Literary envy runs rampant, but then out of steam. Richard Tull ekes out a living (no idea how!) as a book reviewer of stultifying biographies of third-rate long-buried English poets. He undermines the reputation of Gwyn Barry, his best friend. Untalented, but his smarmy utopian claptrap's shot him onto the bestseller list, while Tull seethes as a forgotten novelist editing for a vanity press. How Tull hires thugs to start to take down Barry's the plot.
It starts off astonishingly well in its telling. Insightful astronomical analogies, well-crafted metaphors, a promising satire of the publishing industry, and the inevitable trip to America that British intellectuals love to include in their comedic romps all feature. But, the novel settles into a morass of underdeveloped supporting characters, a lazy approach of Amis towards the tension that should be building as he takes you on for hundreds of pages, and a weariness by the end at the machinations Tull sets up within which to destroy Barry and his vapid wife. You wind up not caring about any characters.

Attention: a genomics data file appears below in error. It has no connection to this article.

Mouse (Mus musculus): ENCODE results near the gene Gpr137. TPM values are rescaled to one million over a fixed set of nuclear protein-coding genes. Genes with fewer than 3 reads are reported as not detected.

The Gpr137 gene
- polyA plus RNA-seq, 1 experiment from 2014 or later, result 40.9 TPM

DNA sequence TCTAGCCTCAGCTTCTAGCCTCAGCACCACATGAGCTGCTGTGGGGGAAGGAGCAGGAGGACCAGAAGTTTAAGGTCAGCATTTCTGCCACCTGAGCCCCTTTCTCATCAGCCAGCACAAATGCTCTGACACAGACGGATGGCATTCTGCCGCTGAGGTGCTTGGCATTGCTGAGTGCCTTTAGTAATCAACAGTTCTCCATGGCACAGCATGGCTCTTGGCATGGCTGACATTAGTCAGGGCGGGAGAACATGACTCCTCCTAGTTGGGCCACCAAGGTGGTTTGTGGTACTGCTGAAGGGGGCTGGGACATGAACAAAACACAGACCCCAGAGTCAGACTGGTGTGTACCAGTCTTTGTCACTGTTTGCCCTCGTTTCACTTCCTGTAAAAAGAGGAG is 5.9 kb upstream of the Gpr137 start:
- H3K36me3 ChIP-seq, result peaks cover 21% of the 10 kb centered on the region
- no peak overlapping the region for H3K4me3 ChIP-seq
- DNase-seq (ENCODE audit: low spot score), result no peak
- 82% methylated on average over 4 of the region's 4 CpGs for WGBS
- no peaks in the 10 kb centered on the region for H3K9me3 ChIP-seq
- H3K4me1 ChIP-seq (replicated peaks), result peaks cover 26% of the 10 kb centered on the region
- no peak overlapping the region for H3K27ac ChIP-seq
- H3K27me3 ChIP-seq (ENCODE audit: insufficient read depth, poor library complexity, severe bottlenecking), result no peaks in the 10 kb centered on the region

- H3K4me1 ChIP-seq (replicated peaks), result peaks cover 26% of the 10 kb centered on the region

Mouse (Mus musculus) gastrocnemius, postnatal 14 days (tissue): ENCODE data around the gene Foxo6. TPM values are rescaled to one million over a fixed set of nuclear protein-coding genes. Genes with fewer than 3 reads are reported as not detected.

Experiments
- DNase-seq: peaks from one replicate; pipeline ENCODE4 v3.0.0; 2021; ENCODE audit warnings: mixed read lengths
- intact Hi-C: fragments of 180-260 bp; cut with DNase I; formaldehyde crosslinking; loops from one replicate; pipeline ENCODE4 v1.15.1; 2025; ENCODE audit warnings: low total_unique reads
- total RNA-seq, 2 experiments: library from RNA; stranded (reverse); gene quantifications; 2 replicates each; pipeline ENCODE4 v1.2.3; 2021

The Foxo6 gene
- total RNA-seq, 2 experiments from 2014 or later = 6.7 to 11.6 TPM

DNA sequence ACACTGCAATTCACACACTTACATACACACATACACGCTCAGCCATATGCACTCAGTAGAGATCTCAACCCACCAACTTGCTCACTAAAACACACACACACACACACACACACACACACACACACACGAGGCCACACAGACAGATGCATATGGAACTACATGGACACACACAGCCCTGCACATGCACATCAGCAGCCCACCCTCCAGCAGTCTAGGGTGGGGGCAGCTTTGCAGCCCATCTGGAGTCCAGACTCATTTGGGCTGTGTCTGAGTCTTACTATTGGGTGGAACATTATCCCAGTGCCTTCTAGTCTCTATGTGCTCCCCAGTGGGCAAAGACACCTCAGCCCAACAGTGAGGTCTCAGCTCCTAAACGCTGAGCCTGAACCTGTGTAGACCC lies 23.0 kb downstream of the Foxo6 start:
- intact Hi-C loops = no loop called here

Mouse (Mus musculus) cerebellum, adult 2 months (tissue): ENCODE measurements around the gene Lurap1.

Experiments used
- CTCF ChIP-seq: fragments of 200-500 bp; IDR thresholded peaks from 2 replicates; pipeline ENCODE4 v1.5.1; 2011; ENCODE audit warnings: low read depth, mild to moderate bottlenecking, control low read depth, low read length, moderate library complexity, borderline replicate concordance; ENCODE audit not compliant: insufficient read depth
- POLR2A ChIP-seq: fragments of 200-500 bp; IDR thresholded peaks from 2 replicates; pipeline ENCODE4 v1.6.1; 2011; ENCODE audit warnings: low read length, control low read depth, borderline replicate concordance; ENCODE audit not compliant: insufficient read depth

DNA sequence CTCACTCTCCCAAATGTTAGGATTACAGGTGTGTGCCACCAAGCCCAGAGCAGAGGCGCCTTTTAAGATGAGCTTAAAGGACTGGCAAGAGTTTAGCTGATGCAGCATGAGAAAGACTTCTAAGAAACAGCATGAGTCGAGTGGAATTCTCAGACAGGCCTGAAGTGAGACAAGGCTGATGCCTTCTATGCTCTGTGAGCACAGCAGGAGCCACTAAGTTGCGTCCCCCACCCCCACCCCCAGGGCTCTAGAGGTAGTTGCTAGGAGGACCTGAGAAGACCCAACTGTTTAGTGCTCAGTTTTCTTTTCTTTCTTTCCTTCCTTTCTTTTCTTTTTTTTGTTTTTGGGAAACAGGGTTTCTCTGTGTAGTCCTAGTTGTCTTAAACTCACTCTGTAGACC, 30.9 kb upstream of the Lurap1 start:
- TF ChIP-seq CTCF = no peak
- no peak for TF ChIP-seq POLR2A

For a novel so immersed in London, as with his ambitious "London Fields" (flawed as it was, I enjoyed that one more), you get a strong sense of its urban feel. Yet, domestically, many as Tull's woes may be, you barely get any sense of his wife and children as living beings. And, oddly, for all the send-ups of Barry's lamentable bestseller's rank, Amis can't be bothered to concoct actual references to the novel's own prose that's so often argued to be so awful.
Finally, Tull's not got that bad a life compared to most of his London neighbors. He might not be famous, but given he at least has a job in the publishing industry seems decent enough despite his lowly rank, given his wife's basically supporting him. Again, I have no idea how Tull gets enough income to live as he does in one of the world's most expensive cities doing as comparatively little work as he does! This may reflect the insularity of Amis, for all his knowledge of how everyday people live, as he's so entangled in what was apparently a roman-a-clef made into a thinly disguised work of fiction when this appeared. (Posted to Amazon US & Lunch.com 8-4-10. I have also reviewed "London Fields" and his Russian novel, "House of Games"--I recommend his non-fictional account of Stalinism under "Koba the Dread.")